The organization gets its name from the martyred Nicaraguan poet and politician who is a national hero in that country.

The organization seems the most upset at the agreement between Ortega and former president Arnoldo Aleman of the Partido Liberal Constitucionalista.

The pair has entered into a pact that has gotten Aleman off on corruption charges and given Ortega more power.

The rebel message said that it would do something soon to  demonstrate that it was serious.

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San José, Costa Rica, Wednesday, April 15, 2009, Vol. 9, No. 73

Obama has a chance at summit to improve Latin relations
By the A.M. Costa Rica wire services

President Barack Obama heads to Mexico Thursday and then continues on to Trinidad and Tobago for the fifth Summit of the Americas. Security concerns along the U.S.-Mexico border are expected to top Obama's discussions with Mexican President Felipe Calderón, while the summit provides an opportunity to reinvigorate America's hemispheric ties and forge a regional response to the global economic downturn. Obama could also face pressure to end almost 50 years of an often hostile relationship with Cuba. 

The bloody battles between Mexican security forces and drug cartels engulfing Mexico's states along the U.S. border show no sign of ending soon. And this drug-related violence is expected to be a focal point of discussions between Obama and Calderón in Mexico City.

"We have a problem of violence and organized crime that we have to tackle,"  Calderón said. "Both countries have to do this. Violence and crime are problems not only of Mexico, as President Obama has acknowledged. These are common problems we have to face together."

For his part, Obama has acknowledged that America's appetite for illegal narcotics fuels the drug trade, and that U.S.-made weapons are finding their way into traffickers' hands.

"We have got to reduce the demand for drugs," President Obama said. "We have got to do our part in reducing the flow of cash and guns south."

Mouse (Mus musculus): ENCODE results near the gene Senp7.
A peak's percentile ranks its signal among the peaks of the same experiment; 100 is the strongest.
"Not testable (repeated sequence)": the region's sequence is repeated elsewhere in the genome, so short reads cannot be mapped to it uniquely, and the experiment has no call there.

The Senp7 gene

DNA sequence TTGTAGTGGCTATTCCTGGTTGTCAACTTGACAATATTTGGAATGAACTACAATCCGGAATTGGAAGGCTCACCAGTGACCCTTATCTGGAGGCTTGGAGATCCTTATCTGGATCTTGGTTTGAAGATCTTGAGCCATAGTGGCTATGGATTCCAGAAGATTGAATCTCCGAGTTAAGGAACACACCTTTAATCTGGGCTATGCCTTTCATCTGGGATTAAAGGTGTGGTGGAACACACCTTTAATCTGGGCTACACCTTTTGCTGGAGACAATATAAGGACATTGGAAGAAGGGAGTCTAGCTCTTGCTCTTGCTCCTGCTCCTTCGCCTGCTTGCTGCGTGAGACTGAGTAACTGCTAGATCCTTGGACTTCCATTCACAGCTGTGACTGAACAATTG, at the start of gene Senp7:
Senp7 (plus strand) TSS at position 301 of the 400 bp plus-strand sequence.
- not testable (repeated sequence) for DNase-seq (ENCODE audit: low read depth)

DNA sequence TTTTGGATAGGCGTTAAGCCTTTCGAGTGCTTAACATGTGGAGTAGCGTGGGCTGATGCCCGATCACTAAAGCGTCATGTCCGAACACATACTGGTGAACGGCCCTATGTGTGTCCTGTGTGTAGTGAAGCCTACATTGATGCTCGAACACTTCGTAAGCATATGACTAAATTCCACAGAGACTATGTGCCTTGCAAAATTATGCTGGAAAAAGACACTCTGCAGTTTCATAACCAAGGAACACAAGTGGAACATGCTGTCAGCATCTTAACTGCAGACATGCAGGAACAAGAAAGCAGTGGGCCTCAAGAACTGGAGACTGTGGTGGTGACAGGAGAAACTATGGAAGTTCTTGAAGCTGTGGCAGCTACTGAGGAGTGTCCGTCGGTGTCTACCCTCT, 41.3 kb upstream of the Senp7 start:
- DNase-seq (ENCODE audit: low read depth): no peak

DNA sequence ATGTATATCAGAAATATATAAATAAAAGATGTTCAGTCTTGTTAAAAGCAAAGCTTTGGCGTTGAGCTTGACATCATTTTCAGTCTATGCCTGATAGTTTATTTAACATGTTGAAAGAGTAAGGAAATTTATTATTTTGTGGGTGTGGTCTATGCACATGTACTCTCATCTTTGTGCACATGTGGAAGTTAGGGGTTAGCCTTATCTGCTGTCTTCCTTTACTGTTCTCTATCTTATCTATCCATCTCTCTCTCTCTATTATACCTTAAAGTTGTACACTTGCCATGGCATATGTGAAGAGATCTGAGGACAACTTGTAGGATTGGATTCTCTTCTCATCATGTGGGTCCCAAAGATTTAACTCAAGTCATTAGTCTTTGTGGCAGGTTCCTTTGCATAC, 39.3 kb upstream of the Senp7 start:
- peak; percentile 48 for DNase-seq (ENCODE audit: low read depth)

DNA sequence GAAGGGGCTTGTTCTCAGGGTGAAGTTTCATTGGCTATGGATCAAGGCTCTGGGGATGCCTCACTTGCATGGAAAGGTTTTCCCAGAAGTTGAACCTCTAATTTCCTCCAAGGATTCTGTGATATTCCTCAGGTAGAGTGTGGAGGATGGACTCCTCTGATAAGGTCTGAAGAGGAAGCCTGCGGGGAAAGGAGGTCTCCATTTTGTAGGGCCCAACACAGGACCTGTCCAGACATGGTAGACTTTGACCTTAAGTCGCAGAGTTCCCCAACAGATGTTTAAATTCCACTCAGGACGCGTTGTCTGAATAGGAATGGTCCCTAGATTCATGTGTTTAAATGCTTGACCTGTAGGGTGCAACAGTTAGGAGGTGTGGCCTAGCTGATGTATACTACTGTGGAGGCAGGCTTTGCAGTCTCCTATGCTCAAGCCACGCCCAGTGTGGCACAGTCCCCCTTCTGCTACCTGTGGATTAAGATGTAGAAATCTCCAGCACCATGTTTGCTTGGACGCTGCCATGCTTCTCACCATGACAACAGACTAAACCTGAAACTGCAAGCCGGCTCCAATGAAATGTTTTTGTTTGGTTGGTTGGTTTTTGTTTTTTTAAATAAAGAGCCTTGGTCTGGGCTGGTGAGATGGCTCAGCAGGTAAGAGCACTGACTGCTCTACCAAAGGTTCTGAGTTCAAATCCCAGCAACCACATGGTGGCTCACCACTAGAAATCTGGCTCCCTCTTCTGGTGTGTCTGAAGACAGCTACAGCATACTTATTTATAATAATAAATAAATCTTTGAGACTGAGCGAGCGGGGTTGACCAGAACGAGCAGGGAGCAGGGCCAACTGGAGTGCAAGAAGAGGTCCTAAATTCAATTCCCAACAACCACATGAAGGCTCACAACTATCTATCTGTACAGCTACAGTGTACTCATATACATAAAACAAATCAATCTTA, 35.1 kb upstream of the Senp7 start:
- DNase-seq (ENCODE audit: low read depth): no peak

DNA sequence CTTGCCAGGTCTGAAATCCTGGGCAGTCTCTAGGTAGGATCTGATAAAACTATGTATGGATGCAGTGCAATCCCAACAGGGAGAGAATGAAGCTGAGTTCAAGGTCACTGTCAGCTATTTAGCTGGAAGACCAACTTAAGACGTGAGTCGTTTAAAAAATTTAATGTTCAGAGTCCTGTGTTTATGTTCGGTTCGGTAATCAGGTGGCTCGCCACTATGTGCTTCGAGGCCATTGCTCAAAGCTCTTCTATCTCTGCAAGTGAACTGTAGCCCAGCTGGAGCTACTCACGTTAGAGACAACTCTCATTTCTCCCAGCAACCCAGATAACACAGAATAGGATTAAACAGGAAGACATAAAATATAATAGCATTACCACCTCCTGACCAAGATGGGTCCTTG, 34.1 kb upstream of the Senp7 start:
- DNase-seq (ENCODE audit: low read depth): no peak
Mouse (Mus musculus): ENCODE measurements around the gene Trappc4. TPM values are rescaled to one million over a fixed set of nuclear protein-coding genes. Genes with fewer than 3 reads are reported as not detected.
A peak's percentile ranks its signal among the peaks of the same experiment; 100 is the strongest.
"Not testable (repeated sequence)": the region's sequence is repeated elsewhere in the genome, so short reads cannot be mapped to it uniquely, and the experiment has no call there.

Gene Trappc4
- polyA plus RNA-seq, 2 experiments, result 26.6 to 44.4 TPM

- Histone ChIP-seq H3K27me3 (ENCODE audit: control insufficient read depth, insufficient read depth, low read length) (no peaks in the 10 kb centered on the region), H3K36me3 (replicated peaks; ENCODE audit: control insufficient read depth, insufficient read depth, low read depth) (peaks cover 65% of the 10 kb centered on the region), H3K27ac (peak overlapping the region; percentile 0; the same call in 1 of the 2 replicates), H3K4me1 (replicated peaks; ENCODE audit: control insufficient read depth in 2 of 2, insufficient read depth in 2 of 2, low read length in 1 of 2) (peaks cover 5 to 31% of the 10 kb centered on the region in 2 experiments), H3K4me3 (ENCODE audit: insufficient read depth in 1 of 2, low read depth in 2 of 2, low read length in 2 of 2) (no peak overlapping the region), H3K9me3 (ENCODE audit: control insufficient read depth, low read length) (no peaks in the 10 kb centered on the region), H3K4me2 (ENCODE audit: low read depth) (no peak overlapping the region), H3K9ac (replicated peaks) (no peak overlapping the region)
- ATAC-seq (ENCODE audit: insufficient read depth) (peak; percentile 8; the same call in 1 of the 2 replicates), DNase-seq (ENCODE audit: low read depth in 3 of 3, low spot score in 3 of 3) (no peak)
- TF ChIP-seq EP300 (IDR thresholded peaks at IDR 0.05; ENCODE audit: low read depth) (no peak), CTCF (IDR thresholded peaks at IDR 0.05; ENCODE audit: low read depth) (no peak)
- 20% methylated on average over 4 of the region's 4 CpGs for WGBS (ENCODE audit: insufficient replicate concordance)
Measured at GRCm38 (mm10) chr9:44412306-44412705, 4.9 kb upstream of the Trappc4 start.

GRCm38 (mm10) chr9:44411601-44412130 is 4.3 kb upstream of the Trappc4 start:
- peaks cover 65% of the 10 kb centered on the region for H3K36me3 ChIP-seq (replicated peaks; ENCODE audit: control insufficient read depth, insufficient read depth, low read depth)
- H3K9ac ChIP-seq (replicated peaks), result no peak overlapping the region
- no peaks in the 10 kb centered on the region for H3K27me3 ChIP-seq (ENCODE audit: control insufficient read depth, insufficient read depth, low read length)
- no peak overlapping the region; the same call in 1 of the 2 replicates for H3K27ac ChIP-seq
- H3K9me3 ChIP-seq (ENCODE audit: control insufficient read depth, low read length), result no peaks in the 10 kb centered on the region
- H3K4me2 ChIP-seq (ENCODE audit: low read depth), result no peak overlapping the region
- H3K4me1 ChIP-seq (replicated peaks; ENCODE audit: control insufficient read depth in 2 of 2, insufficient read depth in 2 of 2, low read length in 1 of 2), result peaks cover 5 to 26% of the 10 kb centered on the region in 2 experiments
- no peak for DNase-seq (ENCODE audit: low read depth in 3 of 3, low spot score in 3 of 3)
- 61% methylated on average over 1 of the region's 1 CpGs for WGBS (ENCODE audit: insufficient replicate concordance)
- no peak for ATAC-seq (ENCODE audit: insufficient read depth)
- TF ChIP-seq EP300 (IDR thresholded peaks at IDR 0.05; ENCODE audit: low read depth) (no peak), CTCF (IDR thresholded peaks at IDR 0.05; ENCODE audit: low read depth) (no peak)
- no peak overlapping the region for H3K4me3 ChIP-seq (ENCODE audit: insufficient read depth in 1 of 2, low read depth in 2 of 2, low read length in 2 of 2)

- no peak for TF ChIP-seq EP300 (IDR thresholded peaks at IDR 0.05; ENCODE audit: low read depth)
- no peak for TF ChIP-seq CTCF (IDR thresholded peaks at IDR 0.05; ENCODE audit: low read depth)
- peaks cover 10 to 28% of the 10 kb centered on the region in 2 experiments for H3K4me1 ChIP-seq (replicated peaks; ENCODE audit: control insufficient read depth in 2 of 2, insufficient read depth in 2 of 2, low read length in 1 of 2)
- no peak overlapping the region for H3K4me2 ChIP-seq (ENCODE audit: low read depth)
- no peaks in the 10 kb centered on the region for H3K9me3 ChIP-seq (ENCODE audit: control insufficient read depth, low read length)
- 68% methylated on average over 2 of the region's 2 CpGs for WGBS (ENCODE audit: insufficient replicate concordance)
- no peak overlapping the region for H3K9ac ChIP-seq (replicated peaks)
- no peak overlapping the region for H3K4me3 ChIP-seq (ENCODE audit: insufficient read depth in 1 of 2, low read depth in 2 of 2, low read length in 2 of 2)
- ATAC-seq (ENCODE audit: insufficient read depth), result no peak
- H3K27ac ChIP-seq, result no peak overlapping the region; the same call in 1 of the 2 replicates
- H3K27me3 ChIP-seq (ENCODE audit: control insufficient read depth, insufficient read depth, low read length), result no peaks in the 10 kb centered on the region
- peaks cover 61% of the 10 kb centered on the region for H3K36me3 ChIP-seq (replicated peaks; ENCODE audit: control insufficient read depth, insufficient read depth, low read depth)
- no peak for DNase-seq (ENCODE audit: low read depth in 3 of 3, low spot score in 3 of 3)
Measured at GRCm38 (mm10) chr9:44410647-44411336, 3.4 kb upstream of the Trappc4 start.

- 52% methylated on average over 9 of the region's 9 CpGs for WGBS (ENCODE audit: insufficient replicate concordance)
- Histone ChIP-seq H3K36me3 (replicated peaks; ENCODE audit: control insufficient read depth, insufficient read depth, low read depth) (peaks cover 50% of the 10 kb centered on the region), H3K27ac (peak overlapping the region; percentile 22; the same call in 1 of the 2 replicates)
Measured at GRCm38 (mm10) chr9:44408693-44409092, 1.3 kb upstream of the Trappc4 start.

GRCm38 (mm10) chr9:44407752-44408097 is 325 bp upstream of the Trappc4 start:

The two leaders are expected to discuss ways to strengthen security on both sides of the border, along with trade issues and immigration concerns. Many of the illegal immigrants in the United States are Mexicans. Obama has pledged to pursue comprehensive immigration reform but has yet to unveil details. 

From Mexico, Obama heads to Trinidad to attend the fifth Summit of the Americas — a gathering of all hemispheric leaders minus Cuba.
Confronting the global economic downturn and preventing it from boosting poverty rates are summit priorities, according to Tom Shannon, U.S. assistant secretary of State for Western Hemisphere affairs. "We have to protect the social gains that we have made in this hemisphere over the past decade, and ensure that the economic recovery of all the countries in the hemisphere does not come at the expense of the poorest and most vulnerable members of our society," he said.

But it is the issue of Cuba and the decades-old standoff with the U.S. that may generate news at the summit. 

In advance of the trip, Obama lifted U.S. restrictions on travel and remittances to Cuba that were imposed during the Bush administration, though he did not end the U.S. embargo.

Cuba's absence at these hemispheric gatherings also may be raised. Venezuelan President Hugo Chavez has decried Cuba's exclusion.

Jeffrey Davidow, Obama's special advisor for the summit, responds this way to the issue: "It continues to be a celebration of the profound change in this hemisphere as compared to many periods in the past when the hemisphere was marked by undemocratic governments. Cuba was not at the first summit. It remains an undemocratic state. The United States still hopes to see change in Cuba," he said.